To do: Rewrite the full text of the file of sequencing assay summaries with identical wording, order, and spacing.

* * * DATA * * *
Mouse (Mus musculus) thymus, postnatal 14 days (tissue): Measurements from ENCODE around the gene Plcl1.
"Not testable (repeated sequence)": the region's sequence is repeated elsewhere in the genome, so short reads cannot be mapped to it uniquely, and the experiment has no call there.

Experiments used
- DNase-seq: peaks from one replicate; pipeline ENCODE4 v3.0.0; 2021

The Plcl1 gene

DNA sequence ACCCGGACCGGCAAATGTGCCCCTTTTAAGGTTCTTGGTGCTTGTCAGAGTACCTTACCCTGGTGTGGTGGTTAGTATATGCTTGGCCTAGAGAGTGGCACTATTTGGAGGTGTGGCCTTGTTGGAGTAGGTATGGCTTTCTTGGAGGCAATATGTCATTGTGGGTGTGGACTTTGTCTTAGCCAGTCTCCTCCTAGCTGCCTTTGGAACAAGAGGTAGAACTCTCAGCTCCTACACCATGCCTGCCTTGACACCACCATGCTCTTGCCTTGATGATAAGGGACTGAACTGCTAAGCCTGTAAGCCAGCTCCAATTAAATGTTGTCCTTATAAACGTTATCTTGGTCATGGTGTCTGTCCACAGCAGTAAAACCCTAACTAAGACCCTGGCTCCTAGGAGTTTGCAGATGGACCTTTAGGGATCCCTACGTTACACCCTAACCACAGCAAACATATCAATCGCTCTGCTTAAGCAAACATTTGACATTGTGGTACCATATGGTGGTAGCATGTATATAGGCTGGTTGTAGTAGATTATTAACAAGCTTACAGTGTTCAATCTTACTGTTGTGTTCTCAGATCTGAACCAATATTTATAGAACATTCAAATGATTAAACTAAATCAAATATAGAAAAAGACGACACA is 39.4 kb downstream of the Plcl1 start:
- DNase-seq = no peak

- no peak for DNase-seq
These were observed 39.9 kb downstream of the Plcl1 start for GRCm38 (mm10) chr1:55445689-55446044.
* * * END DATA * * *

Mouse (Mus musculus) thymus, postnatal 14 days (tissue): Measurements from ENCODE around the gene Plcl1.
"Not testable (repeated sequence)": the region's sequence is repeated elsewhere in the genome, so short reads cannot be mapped to it uniquely, and the experiment has no call there.

Experiments used
- DNase-seq: peaks from one replicate; pipeline ENCODE4 v3.0.0; 2021

The Plcl1 gene

DNA sequence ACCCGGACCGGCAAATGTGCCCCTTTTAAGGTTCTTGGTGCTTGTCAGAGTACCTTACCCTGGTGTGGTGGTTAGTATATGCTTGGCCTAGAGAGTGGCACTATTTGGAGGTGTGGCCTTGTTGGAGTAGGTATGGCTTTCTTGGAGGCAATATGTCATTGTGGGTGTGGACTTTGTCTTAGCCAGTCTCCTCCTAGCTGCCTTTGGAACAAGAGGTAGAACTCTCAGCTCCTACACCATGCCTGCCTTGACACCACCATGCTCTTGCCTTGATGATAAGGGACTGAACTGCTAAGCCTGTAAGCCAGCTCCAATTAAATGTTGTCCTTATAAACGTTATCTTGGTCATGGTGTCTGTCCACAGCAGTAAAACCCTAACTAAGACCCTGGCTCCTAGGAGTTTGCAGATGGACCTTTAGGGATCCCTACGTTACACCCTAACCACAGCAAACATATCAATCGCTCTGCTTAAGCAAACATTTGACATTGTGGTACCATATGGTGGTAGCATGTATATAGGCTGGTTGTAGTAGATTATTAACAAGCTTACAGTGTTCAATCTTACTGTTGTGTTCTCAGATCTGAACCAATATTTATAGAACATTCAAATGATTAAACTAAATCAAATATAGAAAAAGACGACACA is 39.4 kb downstream of the Plcl1 start:
- DNase-seq = no peak

- no peak for DNase-seq
These were observed 39.9 kb downstream of the Plcl1 start for GRCm38 (mm10) chr1:55445689-55446044.